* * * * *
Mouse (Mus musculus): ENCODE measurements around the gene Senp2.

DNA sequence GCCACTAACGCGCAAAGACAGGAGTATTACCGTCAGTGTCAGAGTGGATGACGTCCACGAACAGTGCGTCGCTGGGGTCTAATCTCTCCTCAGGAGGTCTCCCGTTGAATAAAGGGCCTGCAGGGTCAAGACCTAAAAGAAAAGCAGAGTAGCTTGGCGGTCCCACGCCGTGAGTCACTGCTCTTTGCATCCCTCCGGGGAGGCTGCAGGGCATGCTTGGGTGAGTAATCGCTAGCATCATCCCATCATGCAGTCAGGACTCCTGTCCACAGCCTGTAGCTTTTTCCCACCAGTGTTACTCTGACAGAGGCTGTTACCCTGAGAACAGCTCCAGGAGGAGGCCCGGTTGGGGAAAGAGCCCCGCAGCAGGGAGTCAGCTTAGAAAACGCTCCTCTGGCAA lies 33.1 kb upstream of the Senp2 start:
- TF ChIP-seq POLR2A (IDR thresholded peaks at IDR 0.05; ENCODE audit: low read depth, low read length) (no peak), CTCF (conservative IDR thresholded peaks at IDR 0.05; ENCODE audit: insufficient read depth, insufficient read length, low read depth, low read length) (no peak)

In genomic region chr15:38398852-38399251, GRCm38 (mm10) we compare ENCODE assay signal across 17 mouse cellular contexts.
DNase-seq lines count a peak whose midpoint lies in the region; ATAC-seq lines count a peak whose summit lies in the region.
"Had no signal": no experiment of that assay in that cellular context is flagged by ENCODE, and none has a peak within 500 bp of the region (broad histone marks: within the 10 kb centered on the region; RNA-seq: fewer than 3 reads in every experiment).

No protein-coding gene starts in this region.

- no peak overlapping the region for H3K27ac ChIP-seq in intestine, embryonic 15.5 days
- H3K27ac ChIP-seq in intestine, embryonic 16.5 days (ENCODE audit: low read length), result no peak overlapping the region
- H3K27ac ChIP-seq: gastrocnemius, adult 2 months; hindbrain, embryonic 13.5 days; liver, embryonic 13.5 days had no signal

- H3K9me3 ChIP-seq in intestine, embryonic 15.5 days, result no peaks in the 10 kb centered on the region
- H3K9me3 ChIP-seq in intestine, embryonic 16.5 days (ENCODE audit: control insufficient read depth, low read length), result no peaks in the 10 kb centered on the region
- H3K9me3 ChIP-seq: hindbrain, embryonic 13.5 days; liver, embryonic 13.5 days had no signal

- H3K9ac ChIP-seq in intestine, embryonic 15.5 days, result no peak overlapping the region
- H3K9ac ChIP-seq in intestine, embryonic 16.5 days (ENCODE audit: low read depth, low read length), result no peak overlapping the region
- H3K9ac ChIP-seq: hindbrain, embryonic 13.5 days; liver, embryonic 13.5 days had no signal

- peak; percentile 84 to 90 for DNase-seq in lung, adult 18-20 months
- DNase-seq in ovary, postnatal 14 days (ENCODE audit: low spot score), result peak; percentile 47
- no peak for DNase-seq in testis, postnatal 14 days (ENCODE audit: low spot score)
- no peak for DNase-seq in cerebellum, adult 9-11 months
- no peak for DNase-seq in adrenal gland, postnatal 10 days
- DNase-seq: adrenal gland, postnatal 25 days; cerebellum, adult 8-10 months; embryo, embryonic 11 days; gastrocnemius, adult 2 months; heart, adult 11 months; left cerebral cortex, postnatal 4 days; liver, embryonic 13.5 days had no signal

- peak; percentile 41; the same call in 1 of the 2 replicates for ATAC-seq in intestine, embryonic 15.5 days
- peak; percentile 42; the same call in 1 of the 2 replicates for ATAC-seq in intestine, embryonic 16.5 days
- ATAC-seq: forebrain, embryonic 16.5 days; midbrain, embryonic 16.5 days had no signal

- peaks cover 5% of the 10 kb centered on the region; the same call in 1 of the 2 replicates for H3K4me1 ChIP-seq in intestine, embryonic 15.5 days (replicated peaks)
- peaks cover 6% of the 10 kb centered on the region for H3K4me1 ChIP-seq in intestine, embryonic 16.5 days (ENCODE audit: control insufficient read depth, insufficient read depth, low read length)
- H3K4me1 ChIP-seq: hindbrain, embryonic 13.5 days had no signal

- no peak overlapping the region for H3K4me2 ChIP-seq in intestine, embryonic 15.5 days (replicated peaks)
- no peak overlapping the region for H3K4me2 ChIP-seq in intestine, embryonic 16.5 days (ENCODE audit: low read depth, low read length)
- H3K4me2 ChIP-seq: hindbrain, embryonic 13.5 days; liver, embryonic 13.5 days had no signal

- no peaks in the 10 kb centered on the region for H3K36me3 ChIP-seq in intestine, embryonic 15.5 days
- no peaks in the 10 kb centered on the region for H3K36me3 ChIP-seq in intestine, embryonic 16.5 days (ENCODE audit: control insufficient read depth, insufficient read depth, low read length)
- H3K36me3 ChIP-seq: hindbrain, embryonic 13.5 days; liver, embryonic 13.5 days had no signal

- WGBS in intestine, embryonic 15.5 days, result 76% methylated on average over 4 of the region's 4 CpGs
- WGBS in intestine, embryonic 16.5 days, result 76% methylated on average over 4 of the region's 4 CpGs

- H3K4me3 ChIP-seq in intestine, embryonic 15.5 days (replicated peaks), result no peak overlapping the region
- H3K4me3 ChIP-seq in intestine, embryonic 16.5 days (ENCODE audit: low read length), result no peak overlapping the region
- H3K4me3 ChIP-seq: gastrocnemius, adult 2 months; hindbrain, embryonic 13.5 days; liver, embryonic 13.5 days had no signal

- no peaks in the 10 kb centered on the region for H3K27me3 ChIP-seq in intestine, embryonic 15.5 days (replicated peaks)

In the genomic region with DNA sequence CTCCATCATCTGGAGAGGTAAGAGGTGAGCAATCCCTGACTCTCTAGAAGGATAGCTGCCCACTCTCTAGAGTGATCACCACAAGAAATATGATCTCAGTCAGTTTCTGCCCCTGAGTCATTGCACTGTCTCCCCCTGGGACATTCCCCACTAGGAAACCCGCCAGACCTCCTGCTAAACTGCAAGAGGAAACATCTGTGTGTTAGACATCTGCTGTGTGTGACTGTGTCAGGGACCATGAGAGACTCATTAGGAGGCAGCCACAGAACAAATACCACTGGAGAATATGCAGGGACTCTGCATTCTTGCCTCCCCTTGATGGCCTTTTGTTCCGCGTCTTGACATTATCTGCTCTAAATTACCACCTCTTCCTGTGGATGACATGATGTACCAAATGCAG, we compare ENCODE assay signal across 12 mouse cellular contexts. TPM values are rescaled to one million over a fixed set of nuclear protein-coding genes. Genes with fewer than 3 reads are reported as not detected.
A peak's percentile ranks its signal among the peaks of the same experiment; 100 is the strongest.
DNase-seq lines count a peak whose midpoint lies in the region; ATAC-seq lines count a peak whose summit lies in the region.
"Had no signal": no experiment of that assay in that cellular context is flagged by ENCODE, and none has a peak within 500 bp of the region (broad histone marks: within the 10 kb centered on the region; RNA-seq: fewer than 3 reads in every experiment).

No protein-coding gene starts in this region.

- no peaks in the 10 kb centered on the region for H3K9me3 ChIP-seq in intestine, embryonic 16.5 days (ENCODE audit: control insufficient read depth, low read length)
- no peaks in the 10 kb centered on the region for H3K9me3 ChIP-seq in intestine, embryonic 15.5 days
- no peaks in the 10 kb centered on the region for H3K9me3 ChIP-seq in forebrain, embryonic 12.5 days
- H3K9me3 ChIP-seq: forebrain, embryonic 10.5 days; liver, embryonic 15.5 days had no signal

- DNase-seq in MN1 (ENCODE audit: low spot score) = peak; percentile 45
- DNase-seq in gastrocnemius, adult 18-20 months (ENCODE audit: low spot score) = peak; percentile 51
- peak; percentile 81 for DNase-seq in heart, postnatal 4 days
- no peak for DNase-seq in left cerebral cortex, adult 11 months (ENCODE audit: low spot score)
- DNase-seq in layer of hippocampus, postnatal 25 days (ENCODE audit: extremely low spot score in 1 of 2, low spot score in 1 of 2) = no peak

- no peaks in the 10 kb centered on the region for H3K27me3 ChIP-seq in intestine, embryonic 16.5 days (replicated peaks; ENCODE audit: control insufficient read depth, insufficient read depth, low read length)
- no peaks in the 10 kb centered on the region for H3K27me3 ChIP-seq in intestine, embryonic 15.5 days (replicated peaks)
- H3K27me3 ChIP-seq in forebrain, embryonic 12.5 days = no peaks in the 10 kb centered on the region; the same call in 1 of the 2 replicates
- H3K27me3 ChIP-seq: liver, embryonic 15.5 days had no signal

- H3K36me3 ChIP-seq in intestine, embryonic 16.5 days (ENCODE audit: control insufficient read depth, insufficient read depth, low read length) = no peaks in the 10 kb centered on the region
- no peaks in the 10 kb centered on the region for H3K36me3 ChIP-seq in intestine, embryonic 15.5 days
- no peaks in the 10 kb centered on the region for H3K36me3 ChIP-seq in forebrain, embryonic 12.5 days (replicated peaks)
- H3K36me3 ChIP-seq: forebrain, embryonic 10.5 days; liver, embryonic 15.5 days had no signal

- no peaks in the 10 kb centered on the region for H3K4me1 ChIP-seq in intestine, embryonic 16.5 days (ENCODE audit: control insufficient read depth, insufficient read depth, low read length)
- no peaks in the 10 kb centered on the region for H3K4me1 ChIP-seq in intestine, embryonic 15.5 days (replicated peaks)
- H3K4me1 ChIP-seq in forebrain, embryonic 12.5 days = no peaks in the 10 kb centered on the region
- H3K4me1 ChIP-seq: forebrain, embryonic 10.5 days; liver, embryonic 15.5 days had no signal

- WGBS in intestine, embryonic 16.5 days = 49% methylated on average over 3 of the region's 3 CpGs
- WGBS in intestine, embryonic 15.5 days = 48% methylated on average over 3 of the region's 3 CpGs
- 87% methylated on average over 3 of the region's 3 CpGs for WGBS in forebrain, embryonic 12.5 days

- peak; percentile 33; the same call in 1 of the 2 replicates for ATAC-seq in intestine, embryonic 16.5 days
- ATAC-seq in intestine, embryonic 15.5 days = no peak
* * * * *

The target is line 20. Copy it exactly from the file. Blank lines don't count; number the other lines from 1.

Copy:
- no peak for DNase-seq in cerebellum, adult 9-11 months